Schlegel and colleagues reported that a Rho-associated protein kinase (ROCK) inhibitor in combination with 3T3 feeder cells significantly increased the proliferative capacity of epithelial stem cells, including human keratinocytes, prostate cells, and mammary gland cells, and they termed this phenomenon “conditional reprogramming” [17, 18]. The ability to efficiently generate epithelial stem cell cultures from patients provides critical and valuable insights into cell-based diagnostics and therapeutics . More recently, Rajagopal and colleagues showed that the TGFβ/BMP/SMAD signaling pathway is important in various epithelial tissues, including ectoderm-derived skin and mammary gland tissue, endoderm-derived esophagus and prostate tissue, and mesoderm-derived epididymis. They discovered that the dual inhibition of SMAD signaling (the BMP signal was blocked by DMH-1 and the TGFβ signal was inhibited by A-83-01) facilitated the stable propagation of human and mouse epithelial basal cell populations. Surprisingly, dual TGFβ/BMP inhibition enabled the robust expansion of epithelial stem cells without the need for mouse 3T3 feeder cells.
Collectively, these technical advances, in combination with small molecules and feeder cells, can be used to continuously and efficiently expand stratified epithelial stem/progenitor populations in vitro. Another breakthrough in stratified epithelial culture, organoid culture, has been utilized to expand both basal and luminal human prostate progenitors. These human luminal progenitors were multipotent and formed prostate gland-like structures in vitro . However, generating three-dimensional structures consisting of stratified or pseudostratified epithelia to recapitulate authentic in vivo architecture remains challenging, although many researchers have reported spheroid and organoid cultures. This problem may be solved by establishing a method to facilitate self-organization, as performed in pluripotent stem cell-derived tissues [21, 22].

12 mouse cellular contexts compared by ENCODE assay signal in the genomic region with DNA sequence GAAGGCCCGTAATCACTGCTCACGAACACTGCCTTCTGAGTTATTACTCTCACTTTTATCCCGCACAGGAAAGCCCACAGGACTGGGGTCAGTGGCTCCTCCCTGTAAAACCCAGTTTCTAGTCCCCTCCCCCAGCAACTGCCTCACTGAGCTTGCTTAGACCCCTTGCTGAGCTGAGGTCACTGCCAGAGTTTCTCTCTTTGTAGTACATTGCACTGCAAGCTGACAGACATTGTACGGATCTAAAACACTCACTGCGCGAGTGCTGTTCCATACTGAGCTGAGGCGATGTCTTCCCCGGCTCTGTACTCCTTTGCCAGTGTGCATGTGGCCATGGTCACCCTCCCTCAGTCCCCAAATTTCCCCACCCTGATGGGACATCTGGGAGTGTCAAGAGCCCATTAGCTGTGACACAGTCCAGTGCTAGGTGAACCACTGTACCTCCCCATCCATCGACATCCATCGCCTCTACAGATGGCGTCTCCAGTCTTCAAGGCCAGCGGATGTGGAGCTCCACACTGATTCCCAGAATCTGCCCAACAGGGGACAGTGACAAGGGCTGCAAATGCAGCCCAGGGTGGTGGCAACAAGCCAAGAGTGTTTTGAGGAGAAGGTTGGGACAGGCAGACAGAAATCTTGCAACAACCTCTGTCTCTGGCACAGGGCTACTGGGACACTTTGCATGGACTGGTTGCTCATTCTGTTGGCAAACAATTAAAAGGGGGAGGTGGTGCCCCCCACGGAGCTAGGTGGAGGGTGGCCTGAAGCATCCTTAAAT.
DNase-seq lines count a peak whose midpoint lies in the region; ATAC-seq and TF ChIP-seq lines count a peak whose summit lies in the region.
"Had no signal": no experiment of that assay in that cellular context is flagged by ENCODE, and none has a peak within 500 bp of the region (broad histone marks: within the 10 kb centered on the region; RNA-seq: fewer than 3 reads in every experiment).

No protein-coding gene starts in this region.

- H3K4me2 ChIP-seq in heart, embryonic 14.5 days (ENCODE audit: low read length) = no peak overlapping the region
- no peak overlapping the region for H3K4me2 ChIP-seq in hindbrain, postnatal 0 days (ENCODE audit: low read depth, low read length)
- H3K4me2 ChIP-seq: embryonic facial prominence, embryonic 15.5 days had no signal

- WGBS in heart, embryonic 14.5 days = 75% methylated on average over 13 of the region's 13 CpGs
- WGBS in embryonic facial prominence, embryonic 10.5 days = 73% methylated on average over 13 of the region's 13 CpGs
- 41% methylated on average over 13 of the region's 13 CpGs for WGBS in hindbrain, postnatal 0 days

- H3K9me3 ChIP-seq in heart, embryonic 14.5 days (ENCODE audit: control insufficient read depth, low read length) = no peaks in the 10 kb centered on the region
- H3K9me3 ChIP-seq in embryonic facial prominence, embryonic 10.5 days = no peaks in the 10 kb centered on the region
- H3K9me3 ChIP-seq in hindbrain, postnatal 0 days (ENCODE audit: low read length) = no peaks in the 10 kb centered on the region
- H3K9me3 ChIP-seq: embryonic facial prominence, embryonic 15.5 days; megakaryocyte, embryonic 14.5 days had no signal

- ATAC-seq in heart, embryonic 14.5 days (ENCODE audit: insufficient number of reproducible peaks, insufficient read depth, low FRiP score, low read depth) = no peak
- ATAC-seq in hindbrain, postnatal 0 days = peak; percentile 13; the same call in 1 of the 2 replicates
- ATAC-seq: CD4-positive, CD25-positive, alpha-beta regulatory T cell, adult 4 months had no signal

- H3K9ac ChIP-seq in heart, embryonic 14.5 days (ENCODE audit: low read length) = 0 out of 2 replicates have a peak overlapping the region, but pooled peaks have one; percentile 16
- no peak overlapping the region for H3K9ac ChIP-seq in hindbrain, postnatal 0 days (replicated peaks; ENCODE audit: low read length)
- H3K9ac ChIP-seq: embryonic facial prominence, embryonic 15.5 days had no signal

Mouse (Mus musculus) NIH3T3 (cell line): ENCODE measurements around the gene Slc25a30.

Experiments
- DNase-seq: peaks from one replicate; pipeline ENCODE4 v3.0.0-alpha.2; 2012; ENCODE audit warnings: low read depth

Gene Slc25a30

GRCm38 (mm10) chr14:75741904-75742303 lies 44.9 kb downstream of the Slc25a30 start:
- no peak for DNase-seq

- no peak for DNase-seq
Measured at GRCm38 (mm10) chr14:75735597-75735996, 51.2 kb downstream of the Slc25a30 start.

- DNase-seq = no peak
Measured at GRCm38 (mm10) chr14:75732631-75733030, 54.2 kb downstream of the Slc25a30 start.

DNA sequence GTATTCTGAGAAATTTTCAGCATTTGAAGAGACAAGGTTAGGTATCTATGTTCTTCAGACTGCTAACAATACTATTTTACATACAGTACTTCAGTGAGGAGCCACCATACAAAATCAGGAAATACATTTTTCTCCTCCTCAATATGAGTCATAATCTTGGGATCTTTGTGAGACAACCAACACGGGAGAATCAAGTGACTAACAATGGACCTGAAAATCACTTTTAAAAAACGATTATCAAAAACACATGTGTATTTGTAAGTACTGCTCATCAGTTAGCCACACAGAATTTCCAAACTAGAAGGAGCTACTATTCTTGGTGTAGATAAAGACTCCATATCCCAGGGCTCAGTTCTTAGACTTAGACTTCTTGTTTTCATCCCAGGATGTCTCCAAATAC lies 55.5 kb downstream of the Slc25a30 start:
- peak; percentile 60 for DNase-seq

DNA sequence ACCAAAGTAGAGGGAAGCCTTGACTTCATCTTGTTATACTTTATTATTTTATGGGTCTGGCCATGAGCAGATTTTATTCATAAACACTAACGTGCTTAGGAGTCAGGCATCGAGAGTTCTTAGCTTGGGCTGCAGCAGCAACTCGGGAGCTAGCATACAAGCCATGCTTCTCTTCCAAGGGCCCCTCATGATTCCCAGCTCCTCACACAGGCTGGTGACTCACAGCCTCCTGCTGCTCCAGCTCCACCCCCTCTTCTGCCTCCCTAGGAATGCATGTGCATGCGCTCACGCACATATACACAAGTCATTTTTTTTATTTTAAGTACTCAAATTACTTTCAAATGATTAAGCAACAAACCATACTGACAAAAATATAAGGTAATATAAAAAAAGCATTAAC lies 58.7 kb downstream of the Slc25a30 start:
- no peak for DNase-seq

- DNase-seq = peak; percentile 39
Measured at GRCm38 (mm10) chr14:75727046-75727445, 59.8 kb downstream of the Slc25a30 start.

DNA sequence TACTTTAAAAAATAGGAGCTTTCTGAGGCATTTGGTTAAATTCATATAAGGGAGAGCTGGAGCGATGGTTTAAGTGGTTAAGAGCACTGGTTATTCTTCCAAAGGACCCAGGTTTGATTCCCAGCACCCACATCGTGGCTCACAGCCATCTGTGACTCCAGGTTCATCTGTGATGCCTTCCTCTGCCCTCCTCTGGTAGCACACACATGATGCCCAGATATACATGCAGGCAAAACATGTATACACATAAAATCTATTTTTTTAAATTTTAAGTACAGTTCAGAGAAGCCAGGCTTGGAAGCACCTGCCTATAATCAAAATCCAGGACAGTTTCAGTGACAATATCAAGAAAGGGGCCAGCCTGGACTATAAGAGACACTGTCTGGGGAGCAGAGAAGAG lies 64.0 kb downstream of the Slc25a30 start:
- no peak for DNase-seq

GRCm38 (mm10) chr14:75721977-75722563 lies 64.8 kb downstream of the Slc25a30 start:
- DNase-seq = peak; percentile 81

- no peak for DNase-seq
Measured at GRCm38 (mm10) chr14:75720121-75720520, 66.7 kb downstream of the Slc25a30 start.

Columnar epithelial cell culture
Although intestinal stem cells possess the remarkable capacity to proliferate at a high turnover rate to maintain intestinal epithelia, and hepatocytes are highly regenerative in response to damage, the ability to clone stem cell populations from columnar epithelial cells is severely limited, presumably due to a lack of tissue niche signals in vitro. Over the past decade, Clevers and colleagues discovered LGR5 (leucine-rich repeat-containing G-protein coupled receptor 5), an intestinal stem cell marker, in a sophisticated mouse model (Lgr5-EGFP-ires-CreERT2 mice crossed with the Cre-activated Rosa26 LacZ reporter) and established a mouse intestinal organoid culture method that consists of villus-like structures and crypt-like zones with multiple intestinal cell types . In combination with growth factors and small-molecule cocktails, an isolated LGR5+ stem cell fraction was suspended in Matrigel and cultured long-term . Modifying the culture condition with the use of nicotinamide, a p38 and TGFβ receptor inhibitor, human epithelial cells isolated from the small intestine and colon were able to infinitely expand long-term in vitro [25, 26]. This technique is applicable to culture other types of cells, such as pancreatic duct cells  and hepatocytes , and facilitated revolutionary advances in columnar epithelial cell culture.